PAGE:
I would be very relieved if you think I needn't be bothering at all! She gets a pretty good diet - lots of fruit and veg, a bit of cows milk, goats milk and yogurt, some oily fish and chicken and beef just occasionally. And I'm still bfeeding her 4 times a day (she's 14 months, and I think she takes pretty small amounts except first thing in the morning).

robinw Tue 16-Sep-03 10:04:54

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pidge Tue 16-Sep-03 10:36:27

Thanks RobinW - that's really helpful advice. I reckon my dd is fine for Vits A and C - she eats fruit and veg by the bucketload. Her nursery keep commenting on her amazing capacity for fruit and vegetables compared with the other babies!

I think the advice to avoid nuts has got a bit better, but it's still not brilliant. I have asthma, eczema, rhinitis and walnut / pecan allergy so have been strict about not eating nuts whilst breastfeeding my dd. As far as I'm aware the advice to breastfeeding mothers is just to avoid peanuts - and of course I also don't eat the two I'm allergic to. When I was preggars I went though an addiction to pistachios. Hope that wasn't an error! Anyway, I hadn't thought about the chocolate and ice-cream issue - I'll be really careful about what I give to her.

geegeesmum Tue 16-Sep-03 20:19:42

Thanks that clears it up for me - I'll avoid the vitamin with peanut traces and continue taking pregnacare for me until she is 6 months next month - and goes onto solids. Not much chance of getting dd into the sun in Scotland tho' but a holiday in SA in December should do that

Eulalia Wed 17-Sep-03 22:35:16

We've just had a great summer here in Scotland! I think only a small patch of skin in needed to be exposed for about 20 mins so a regular short walk just with face and hands exposed is enough to get the vitamin D.

robinw Thu 18-Sep-03 07:15:02

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robinw Thu 18-Sep-03 07:20:08

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bobsmum Tue 11-Nov-03 11:54:22

Just resurrecting this thread.

Picked up a leaflet in Boots the other day about the chemical scare re baby food jars. All very informative.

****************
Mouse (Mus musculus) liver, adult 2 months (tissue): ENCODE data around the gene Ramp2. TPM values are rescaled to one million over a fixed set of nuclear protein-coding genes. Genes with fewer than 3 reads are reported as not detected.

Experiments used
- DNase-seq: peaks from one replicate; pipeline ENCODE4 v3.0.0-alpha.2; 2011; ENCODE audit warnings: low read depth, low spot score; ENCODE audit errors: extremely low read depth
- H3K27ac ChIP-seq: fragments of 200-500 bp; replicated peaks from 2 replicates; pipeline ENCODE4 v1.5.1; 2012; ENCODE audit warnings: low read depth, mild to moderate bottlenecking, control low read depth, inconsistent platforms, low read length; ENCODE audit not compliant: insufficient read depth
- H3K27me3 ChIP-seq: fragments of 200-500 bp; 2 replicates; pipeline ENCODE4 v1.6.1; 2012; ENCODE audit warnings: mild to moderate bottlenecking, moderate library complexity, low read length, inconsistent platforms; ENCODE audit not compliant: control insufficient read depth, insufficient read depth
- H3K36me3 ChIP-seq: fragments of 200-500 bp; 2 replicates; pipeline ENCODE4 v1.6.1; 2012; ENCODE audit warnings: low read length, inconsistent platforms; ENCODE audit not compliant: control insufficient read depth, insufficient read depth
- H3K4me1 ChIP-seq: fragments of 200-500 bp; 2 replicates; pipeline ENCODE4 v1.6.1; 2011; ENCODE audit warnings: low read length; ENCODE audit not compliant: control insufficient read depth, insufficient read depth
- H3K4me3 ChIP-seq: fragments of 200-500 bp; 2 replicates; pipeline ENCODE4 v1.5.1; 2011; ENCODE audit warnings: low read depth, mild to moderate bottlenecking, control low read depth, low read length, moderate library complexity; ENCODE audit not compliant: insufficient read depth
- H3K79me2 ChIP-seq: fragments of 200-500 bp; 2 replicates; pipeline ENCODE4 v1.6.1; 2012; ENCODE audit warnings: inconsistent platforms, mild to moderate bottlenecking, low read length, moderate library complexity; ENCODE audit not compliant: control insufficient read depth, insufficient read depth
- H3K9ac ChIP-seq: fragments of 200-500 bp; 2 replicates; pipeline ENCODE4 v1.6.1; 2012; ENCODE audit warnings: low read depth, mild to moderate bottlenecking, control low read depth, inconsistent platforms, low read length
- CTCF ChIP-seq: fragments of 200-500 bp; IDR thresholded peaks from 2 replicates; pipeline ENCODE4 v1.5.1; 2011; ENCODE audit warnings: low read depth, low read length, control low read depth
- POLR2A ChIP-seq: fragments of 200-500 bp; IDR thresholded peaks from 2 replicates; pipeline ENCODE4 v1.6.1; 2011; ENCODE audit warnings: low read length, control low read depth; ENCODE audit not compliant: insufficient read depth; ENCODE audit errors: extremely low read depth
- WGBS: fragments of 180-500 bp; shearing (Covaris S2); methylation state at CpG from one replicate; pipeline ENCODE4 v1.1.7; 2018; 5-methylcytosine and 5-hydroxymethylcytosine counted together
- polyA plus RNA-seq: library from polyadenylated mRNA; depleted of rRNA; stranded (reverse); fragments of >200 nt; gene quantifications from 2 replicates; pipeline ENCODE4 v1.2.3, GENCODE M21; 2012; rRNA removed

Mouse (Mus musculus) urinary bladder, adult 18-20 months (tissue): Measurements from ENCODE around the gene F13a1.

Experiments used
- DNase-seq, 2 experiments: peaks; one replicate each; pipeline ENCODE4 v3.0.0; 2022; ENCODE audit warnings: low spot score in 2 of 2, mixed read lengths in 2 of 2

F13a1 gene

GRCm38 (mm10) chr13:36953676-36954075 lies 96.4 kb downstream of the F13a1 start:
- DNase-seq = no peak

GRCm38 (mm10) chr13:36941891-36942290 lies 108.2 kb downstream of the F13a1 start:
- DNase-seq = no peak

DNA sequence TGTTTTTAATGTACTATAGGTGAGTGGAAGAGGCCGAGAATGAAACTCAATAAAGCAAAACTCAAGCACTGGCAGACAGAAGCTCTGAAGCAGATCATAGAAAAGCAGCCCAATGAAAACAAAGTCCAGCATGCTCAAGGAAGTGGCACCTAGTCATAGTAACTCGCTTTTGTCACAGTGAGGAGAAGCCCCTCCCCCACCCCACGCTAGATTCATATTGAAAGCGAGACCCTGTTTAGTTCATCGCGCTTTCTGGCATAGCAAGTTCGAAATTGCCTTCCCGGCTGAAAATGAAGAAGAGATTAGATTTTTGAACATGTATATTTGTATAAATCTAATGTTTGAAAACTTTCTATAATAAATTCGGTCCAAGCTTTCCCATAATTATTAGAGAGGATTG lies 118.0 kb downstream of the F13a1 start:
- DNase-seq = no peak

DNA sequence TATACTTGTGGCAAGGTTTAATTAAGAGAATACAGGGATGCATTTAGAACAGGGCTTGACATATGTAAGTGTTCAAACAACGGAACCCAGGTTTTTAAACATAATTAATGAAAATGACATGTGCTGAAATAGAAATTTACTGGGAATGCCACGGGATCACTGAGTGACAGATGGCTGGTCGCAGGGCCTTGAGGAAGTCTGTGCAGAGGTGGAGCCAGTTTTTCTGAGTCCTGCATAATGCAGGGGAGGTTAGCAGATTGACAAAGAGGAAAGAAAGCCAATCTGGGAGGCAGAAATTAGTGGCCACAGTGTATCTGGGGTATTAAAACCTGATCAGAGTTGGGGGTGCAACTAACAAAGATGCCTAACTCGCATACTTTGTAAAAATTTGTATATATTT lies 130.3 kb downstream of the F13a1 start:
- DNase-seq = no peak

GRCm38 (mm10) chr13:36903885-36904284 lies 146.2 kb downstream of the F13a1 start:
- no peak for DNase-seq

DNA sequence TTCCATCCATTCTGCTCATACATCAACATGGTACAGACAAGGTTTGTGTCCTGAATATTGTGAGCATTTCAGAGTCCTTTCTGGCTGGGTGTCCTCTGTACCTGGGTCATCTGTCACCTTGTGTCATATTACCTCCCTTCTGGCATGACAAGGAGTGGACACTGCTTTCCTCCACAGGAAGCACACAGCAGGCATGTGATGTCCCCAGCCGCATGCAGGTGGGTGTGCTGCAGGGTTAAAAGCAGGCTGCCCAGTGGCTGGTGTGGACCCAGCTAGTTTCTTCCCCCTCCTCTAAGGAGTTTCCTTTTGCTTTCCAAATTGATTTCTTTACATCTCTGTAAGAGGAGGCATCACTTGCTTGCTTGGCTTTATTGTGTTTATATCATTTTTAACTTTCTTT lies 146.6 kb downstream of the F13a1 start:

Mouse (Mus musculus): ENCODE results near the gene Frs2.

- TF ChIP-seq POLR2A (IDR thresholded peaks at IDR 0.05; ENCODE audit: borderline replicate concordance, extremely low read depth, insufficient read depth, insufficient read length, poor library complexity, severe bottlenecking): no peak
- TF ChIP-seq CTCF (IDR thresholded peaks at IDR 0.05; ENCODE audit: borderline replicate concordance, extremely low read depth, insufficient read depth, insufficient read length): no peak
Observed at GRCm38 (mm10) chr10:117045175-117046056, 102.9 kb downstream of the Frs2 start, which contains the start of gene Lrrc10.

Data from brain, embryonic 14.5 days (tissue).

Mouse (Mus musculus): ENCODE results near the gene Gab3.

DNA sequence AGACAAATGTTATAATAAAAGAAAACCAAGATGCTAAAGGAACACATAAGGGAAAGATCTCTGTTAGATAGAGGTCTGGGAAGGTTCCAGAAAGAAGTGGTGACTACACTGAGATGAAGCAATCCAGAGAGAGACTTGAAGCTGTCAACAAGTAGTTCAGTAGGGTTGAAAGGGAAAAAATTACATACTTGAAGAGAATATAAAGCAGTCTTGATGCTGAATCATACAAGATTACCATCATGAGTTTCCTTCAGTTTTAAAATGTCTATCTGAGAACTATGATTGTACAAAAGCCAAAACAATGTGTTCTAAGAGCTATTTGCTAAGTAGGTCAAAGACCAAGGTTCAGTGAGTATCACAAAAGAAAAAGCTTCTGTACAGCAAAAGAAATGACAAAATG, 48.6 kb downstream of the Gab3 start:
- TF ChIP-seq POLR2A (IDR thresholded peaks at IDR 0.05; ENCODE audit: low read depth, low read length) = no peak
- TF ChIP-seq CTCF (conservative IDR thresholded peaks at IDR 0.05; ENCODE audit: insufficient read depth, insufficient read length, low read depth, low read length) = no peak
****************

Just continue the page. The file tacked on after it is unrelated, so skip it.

But - on the back of the leaflet it says this:

"After 6 months, a vitamin A & D supplement is recommended for breastfed babies and babies who take less than 500ml of formula or follow-on milk a day."

Several supplements are then listed.
This advice is from a nutritionist. A couple of people here have mentioned Dept of Health guidelines too.

This is the first time (ds is now 14 months) that I have *ever * heard this advice. Found this thread and just wondered whether Boots are printing off out of date advice or whether I really should have been plying ds with extra vitamins all these months. The leaflet also recommended starting solids at 4 months so I am thinking their info is possibly a bit archaic?

Anyway - this leaflet has worried me slightly. Why is my lovely nutritionally complete breastmilk suddenly being called into question?

FairyMum Tue 11-Nov-03 11:59:52

I gave both my children cod liver oil from 4 weeks old

mears Tue 11-Nov-03 12:33:49

Bobsmum - this advice has always been about but to be truthful, I didn't supplement my children. Breastmilk has all they need IMO. The vitamins in breastmilk are there in a different format and absorbed more effectively if you like. At one time it was thought there was hardly any vitamin K but research apparently has discovered it is there after all. It is the same story in a way about iron. Levels are lower in breast milk than formula but it is in a much more readily absorbable form. Worry not

tiktok Tue 11-Nov-03 14:15:41

Bobsmum, yes, this advice has always been around, but the only evidence base for it is with regard to Vitamin D....seems some babies who are largely on breastmilk after 6 mths with few solids and *who don't get out and about in the day* and whose need for Vitamin D is greater because they have dark skins (eg Asian and Black babies) and who live in parts of the country with less sunlight may be at a higher risk of developing rickets. This is a lifestyle issue - getting out most days for a short time will fix any Vit D worries, no matter what ethnic group mothers belong to.

lailag Tue 11-Nov-03 21:59:44

I came across this a few months ago. Do not follow their advise though, just go out side every day...
Volume 111, Number 4
April 2003, pp 908-910

Prevention of Rickets and Vitamin D Deficiency: New Guidelines for Vitamin D Intake


Lawrence M. Gartner, MD; Frank R. Greer, MD; and the Section on Breastfeeding and Committee on Nutrition

ABSTRACT. Rickets in infants attributable to inadequate vitamin D intake and decreased exposure to sunlight continues to be reported in the United States. It is recommended that all infants, including those who are exclusively breastfed, have a minimum intake of 200 IU of vitamin D per day beginning during the first 2 months of life. In addition, it is recommended that an intake of 200 IU of vitamin D per day be continued throughout childhood and adolescence, because adequate sunlight exposure is not easily determined for a given individual. These new vitamin D intake guidelines for healthy infants and children are based on the recommendations of the National Academy of Sciences.